Emotion recognition, and in particular acial emotion recognition (FER), is among the most controversial applications of machine learning, not least because of its ethical implications for human subjects. In this article, we address the controversial conjecture that machines can read emotions from our facial expressions by asking whether this task can be performed reliably. This means, rather than considering the potential harms or scientific soundness of facial emotion recognition systems, focusing on the reliability of the ground truths used to develop emotion recognition systems, assessing how well different human observers agree on the emotions they detect in subjects' faces. Additionally, we discuss the extent to which sharing context can help observers agree on the emotions they perceive on subjects' faces. Briefly, we demonstrate that when large and heterogeneous samples of observers are involved, the task of emotion detection from static images crumbles into inconsistency. We thus reveal that any endeavour to understand human behaviour from large sets of labelled patterns is over-ambitious, even if it were technically feasible. We conclude that we cannot speak of actual accuracy for facial emotion recognition systems for any practical purposes.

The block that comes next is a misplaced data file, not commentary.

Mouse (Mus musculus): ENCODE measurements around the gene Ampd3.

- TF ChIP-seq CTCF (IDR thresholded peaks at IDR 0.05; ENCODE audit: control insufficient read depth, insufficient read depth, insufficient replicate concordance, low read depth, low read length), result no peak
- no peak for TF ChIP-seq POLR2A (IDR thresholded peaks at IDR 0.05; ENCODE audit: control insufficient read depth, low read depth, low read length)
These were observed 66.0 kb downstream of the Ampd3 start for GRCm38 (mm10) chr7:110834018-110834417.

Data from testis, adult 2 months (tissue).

The unbearable (technical) unreliability of automated facial emotion recognition

Martina Mattioli
2022-01-01

Abstract

Emotion recognition, and in particular acial emotion recognition (FER), is among the most controversial applications of machine learning, not least because of its ethical implications for human subjects. In this article, we address the controversial conjecture that machines can read emotions from our facial expressions by asking whether this task can be performed reliably. This means, rather than considering the potential harms or scientific soundness of facial emotion recognition systems, focusing on the reliability of the ground truths used to develop emotion recognition systems, assessing how well different human observers agree on the emotions they detect in subjects' faces. Additionally, we discuss the extent to which sharing context can help observers agree on the emotions they perceive on subjects' faces. Briefly, we demonstrate that when large and heterogeneous samples of observers are involved, the task of emotion detection from static images crumbles into inconsistency. We thus reveal that any endeavour to understand human behaviour from large sets of labelled patterns is over-ambitious, even if it were technically feasible. We conclude that we cannot speak of actual accuracy for facial emotion recognition systems for any practical purposes.
2022
9
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Utilizza questo identificativo per citare o creare un link a questo documento: https://hdl.handle.net/10278/5038760
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